October 2nd, 2013
Why Farmer Rick Quit His Desk Job To Start An Organic, Sustainable Farm
When Rick Reddaway realized he was born to farm, he left his office job and set up shop on a quarter acre of land. Since starting Abundant Field Farms, he’s been selling his fresh produce at farmer’s markets and local restaurants, taking “growing business” to literal and figurative heights.
Tell us about Abundant Fields Farm and how you got started.
It’s a very small farm, less than an acre. I grew up on my dad’s property farm and loved it, but ended up working in the construction industry, specifically with elevators. I was in the project management side of that, then a couple years ago I kept realizing over and over that I didn’t like sitting behind a desk, that I’d rather be digging in the dirt. I just had this urge to farm, which was spurred by visiting farmers markets and buying organic and local products. So I took the plunge and quit—what to me was—a high paying job. I started out very small, selling at one farmer’s market and one small restaurant account.
What was the process of starting the farm like?
My wife’s parents have a few acres, and that’s basically where I got my feet wet—or dirty. We moved into their place, and they let me use some of their land. They’d been growing big gardens for 30 years, so they were my built-in mentors. I started out on a quarter acre, but it was enough to sell at a farmer’s market every week. I didn’t make much money at all, but it’s not really about the money. My wife works, and she makes a salary. I’d like my farming to be the second income of the family, but it’s going to take time. Now, I’m in a program that’s for beginning farmers who don’t have a lot of capital, so I’m growing on a very large 60 acre parcel of property. I’m only using a third of an acre.
Is that the incubator program that’s on your website?
Exactly. In about a week I’m actually moving onto this property as the caretaker, so I’ll be living there. I farm here and then I still have that quarter acre up at my in-laws’ place, too.
What’s been your biggest obstacle so far?
Farming’s not like a traditional startup business. I’m not selling widgets or apps that a lot of people know about. It’s hard to explain. I guess my biggest obstacles were getting out there, getting to know and find customers, and peddling my wares. And now farmers also need to have an online presence if you want to reach more people and let them know where you’re at. You really fit into the local organic movement that’s growing so fast, with people who’d be searching online for local food sources like yours. I’m also on a couple of other sites like Food Hub. By having a website that’s linkable, I’m also getting feedback from out-of-state visitors. But yeah, the target is mostly local. I’m hoping that as I grow and the website grows, the customer base will grow, too.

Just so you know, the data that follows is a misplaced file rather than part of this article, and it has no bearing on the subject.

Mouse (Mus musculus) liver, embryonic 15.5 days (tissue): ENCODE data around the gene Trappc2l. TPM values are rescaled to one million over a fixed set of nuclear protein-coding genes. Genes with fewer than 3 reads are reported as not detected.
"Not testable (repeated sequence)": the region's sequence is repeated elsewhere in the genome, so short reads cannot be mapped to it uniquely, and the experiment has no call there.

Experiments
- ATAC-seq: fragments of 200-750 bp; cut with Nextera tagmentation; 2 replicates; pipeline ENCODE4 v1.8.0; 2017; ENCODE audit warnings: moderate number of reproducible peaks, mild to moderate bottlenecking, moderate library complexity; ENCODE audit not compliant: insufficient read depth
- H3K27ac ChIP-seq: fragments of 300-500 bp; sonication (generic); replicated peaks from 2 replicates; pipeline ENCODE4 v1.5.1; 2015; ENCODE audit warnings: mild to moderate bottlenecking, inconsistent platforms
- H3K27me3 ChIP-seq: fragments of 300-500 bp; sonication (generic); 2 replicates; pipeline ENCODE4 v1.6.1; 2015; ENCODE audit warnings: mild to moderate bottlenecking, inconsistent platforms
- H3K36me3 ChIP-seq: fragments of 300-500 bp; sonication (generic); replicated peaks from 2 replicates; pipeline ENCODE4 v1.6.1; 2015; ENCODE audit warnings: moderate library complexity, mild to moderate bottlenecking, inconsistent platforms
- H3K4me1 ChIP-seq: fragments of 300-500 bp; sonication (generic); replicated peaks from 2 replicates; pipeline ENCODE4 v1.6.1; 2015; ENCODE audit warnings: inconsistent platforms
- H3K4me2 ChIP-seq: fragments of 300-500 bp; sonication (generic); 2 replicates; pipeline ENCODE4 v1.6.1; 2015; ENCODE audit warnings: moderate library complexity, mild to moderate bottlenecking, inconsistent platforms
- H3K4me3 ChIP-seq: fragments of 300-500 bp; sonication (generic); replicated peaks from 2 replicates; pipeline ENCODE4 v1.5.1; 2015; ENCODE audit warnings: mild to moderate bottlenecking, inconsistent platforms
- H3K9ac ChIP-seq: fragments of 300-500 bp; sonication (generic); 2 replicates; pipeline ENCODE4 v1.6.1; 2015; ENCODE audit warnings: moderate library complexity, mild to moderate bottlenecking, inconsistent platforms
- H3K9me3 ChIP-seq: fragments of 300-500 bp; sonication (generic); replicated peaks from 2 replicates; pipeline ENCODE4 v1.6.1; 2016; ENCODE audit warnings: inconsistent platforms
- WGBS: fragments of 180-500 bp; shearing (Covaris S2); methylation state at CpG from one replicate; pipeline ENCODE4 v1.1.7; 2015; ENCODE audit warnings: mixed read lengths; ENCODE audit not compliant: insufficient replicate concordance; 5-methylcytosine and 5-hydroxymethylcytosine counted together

People might assume the farming industry is slower to adopt new technology, but have you seen farms using it to connect with customers in new ways?
I’ve seen some other local farms use their webpages fairly efficiently for CSAs. It can be really useful for updating your customers on what you’re going to have every week. Some also use their website for the restaurants they supply—the restaurants will basically order from there. Instead of the traditional approach of calling up and faxing what you’ve got this week, people can come to you and see what you have.
How has managing your website been so far?
Onepager was recommended by a designer friend, who also created our logo. From the beginning, I was like, “Whoa, this is extremely easy!” I’ve been able to go in and update photos or drop new content in, and it’s always been very smooth. It can expand along with my company, and I won’t be overwhelmed by it. So far, it’s done everything I’ve wanted it to do. I might take advantage of the PayPal button at some point if I ever make T-shirts or if had a value-added product, like if I made sauerkraut or something. People could buy it online.
What type of reaction have you been getting to your site?
It’s pretty new, so it’s a little early to say. But one really important thing to mention is that before I actually purchased the domain name, there was another company with “Abundant” in its name that came up first in searches. Once I bought my domain name, my website moved to the top. I was surprised at how quickly that happened.
Do you have a favorite small business?
Well, obviously it’s my small business because it’s mine, but I’ve always been drawn to creatives, whether it’s just a one-person design firm or even little boutiques around town, like small shops that sell local artists’ work. Or just the little guy. Always go for the little guy.
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